(Smiles) From a very early age, I was touring for cricket. I used to carry my books on tour. My father used to call me up every day to check whether I had actually studied or just carried the books with me. Honestly, the answer to my dad’s question was always affirmative. I used to study on tour. I remember one instance when we took special permission from the association to allow my mother to travel with me. It was my 10th standard and just before the board exams, I was playing a tournament. My mother, who is a maths and science teacher herself, traveled with me and took my lessons on tour.
4. Your parents have played a significant role in your growth as a cricketer. Can you tell us about their contribution?
Yes, I feel blessed to have such a wonderful set of parents. My mother and my father have played a pivotal role not only in my upbringing as a good individual but also as a professional cricketer. I vividly remember the things that my mother used to do for me when I was in school. Preparing tiffin, dropping me to school, picking me up from school, and dropping me to practice, she did everything. On the other hand, my father took care of my cricket. He was a persistent father, similar to the “Dangal” father (chuckles). My parents have made enough sacrifices to see me play for India. I am glad that I have been able to stand up to their expectations.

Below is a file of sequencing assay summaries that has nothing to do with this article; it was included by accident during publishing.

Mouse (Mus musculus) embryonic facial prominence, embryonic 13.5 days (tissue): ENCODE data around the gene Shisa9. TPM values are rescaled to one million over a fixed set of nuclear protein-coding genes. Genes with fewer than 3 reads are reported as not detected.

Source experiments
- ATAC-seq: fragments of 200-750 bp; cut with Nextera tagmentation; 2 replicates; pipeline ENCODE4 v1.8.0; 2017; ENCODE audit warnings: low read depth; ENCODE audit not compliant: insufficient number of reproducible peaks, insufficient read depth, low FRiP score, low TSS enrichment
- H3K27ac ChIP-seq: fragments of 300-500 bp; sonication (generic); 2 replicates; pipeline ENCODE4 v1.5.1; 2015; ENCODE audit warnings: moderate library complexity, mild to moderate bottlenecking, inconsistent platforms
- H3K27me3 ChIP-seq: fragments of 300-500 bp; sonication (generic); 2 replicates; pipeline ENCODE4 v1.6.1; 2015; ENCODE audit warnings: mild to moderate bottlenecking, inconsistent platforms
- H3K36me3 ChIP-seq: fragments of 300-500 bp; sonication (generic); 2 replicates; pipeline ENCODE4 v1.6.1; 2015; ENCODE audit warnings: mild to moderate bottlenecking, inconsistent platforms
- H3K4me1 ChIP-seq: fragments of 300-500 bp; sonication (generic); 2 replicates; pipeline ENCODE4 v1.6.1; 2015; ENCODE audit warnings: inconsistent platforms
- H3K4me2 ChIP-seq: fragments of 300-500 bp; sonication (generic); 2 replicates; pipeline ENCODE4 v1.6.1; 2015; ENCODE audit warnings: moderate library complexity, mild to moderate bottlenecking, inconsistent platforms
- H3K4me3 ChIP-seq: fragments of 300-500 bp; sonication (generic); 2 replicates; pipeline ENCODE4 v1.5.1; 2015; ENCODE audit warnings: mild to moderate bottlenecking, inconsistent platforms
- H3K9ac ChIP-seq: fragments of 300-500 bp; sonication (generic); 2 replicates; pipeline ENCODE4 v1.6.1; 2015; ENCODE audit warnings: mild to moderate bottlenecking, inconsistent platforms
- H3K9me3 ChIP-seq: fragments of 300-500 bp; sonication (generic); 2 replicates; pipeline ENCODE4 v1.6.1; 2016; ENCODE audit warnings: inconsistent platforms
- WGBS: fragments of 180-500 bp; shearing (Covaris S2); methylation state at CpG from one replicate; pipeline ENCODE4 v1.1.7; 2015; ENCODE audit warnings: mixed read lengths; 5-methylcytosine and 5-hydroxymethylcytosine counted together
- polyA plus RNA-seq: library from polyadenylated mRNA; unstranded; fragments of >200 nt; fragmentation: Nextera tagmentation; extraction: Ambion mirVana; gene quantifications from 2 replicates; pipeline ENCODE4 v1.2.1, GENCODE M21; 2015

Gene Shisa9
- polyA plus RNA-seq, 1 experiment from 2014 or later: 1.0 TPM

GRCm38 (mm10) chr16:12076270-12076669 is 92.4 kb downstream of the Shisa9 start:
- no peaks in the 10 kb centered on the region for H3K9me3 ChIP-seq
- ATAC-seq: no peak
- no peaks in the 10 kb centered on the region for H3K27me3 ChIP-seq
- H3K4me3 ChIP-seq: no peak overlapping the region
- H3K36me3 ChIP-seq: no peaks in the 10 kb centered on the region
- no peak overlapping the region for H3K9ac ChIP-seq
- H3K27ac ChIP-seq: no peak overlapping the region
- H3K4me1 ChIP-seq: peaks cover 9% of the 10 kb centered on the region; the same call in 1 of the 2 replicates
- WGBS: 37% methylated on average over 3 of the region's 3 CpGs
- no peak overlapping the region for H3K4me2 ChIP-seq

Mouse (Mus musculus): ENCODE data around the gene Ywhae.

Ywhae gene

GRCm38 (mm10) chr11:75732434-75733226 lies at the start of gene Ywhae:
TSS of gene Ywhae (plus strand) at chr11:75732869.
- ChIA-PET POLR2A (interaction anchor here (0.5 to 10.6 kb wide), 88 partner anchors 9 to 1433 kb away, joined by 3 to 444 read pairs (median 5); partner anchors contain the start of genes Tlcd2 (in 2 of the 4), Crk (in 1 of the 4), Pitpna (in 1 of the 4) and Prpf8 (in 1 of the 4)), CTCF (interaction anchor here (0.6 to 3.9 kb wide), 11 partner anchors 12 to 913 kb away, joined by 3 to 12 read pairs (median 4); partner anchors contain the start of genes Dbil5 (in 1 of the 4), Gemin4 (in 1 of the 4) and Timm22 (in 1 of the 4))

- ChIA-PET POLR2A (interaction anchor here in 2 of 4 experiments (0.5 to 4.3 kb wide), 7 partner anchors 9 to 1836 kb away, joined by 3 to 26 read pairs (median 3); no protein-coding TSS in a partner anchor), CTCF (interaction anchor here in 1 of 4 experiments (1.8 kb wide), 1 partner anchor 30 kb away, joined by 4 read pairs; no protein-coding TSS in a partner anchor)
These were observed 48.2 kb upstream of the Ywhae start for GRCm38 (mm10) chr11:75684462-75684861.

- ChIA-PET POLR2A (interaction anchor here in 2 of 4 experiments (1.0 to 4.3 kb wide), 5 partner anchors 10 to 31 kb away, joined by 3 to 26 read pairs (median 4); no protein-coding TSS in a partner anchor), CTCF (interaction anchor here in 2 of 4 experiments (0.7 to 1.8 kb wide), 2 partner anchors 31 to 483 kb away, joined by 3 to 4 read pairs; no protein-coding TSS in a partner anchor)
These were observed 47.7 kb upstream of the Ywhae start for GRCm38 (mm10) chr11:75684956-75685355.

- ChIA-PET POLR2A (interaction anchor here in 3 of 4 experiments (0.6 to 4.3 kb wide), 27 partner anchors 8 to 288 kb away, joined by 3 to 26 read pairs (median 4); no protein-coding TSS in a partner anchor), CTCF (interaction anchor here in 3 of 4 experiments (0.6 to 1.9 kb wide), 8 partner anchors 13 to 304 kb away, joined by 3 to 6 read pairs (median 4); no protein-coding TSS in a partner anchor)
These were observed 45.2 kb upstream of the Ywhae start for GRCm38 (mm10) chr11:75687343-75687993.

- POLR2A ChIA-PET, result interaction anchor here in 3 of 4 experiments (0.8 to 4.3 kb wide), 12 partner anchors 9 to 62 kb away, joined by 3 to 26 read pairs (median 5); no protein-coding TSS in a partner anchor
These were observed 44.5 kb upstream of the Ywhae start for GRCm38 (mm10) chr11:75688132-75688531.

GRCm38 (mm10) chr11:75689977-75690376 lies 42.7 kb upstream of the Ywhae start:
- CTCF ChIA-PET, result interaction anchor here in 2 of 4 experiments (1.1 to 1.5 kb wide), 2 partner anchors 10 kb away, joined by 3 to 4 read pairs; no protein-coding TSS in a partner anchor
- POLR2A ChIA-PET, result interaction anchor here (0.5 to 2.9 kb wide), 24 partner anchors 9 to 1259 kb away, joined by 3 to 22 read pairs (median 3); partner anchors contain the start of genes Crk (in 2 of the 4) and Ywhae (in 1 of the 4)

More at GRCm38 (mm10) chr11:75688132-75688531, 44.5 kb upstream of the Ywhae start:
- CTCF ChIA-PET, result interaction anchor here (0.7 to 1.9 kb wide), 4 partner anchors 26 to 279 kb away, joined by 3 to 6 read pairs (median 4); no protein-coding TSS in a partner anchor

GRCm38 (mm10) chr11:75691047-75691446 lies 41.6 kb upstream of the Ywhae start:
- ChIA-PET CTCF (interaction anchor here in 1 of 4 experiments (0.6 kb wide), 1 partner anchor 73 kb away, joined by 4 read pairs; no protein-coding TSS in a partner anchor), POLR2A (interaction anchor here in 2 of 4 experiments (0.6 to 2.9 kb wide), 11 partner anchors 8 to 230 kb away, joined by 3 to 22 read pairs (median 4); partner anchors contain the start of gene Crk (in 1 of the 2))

5. Before getting picked up for India, you had some prolific domestic performances playing for Mumbai. Can you take us through some of them?
I started playing for Mumbai U-19 in 2011-12. I had some good domestic performances to my name; however, for some reason, I could not score in big matches. For instance, the years 2015-16 and 2016-17 were exceptional for me. I averaged over 300, thanks to my unbeaten innings and high scores. But when we played against Railways, I didn’t score much. Also in the Challenger Trophy, I couldn’t put up too many runs on the board. That thing bothered me. In view of my domestic performance, there were talks of my selection into the Indian side for the 2017 World Cup, but maybe, my inconsistency at the higher level hampered my chance. In the hindsight, I feel it was a boon in disguise that I wasn’t picked for the World Cup in 2017. I took that in my stride and worked harder on my batting. Back then I had limited shots in my repertoire. That year I was determined to add more shots and strengthen my armory.
6. In November 2017, you scored a double century against Saurashtra. How was that feeling?